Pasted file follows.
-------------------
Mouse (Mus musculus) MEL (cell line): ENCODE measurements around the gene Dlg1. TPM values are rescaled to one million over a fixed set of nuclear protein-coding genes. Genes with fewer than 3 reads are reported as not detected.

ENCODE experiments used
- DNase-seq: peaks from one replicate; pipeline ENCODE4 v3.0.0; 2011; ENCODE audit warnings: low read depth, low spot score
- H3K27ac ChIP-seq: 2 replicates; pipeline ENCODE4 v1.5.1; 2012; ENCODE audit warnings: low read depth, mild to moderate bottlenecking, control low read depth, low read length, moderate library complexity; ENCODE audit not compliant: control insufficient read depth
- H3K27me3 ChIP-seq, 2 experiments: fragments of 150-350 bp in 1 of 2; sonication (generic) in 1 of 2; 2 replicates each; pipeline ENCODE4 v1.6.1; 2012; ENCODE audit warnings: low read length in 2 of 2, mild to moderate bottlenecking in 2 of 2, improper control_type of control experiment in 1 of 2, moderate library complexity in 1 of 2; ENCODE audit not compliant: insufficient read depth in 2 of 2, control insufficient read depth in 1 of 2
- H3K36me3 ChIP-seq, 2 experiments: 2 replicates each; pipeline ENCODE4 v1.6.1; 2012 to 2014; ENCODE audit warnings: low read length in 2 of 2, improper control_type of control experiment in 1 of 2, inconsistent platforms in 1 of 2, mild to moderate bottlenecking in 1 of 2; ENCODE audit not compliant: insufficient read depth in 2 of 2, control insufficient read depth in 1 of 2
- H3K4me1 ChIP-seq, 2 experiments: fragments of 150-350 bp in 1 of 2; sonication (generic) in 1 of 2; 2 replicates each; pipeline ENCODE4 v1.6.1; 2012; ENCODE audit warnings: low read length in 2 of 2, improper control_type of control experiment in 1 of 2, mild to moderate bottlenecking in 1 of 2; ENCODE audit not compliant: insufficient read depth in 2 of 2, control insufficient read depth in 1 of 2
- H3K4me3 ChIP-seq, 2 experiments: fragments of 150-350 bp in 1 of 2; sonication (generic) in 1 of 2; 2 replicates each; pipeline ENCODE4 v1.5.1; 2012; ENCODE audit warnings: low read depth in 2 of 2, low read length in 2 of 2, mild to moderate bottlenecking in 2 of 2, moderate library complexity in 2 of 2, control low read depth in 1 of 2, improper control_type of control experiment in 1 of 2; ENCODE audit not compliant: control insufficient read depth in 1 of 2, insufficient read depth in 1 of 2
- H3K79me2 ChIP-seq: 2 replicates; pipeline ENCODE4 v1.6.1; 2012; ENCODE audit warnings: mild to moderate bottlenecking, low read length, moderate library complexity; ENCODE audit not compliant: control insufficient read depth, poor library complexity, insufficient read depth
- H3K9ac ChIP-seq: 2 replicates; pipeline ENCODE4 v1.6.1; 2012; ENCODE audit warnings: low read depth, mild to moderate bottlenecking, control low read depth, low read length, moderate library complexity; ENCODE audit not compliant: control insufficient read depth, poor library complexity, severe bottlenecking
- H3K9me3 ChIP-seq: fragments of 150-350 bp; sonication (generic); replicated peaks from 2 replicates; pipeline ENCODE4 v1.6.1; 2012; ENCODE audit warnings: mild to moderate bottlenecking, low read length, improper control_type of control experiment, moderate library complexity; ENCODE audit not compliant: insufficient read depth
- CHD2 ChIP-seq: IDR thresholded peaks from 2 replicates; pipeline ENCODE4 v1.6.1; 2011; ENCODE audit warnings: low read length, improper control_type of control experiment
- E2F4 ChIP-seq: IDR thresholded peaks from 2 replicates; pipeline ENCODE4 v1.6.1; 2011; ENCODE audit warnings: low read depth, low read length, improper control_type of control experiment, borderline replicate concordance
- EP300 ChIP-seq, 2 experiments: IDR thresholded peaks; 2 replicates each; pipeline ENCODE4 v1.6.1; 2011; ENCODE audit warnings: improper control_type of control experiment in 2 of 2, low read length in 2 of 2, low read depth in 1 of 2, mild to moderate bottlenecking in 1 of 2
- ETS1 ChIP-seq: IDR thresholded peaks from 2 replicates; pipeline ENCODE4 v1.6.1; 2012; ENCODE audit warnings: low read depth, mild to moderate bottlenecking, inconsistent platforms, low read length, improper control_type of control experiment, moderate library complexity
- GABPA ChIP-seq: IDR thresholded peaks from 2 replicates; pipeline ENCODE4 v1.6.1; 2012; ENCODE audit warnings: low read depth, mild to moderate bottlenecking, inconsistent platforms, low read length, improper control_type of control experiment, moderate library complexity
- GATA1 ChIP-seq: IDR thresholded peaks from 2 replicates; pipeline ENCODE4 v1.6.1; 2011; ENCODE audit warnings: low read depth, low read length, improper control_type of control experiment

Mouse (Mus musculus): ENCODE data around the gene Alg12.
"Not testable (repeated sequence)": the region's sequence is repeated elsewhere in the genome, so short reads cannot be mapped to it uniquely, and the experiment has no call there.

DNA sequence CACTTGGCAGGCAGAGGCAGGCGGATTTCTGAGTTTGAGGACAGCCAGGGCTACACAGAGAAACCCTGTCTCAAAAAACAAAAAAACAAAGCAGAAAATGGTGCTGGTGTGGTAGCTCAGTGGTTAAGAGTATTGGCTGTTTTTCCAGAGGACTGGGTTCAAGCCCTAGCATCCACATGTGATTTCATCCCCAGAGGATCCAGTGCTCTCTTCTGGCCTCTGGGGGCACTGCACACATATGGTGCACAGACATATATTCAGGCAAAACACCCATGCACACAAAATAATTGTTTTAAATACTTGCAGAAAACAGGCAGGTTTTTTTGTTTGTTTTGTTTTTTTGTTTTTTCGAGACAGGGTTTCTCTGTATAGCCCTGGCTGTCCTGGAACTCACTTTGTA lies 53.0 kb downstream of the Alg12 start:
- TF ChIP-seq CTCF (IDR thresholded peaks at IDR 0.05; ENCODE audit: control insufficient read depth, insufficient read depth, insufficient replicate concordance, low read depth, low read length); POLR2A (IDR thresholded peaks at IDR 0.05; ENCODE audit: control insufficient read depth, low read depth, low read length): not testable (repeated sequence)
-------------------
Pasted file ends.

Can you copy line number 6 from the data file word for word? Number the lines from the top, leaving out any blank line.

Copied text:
- H3K36me3 ChIP-seq, 2 experiments: 2 replicates each; pipeline ENCODE4 v1.6.1; 2012 to 2014; ENCODE audit warnings: low read length in 2 of 2, improper control_type of control experiment in 1 of 2, inconsistent platforms in 1 of 2, mild to moderate bottlenecking in 1 of 2; ENCODE audit not compliant: insufficient read depth in 2 of 2, control insufficient read depth in 1 of 2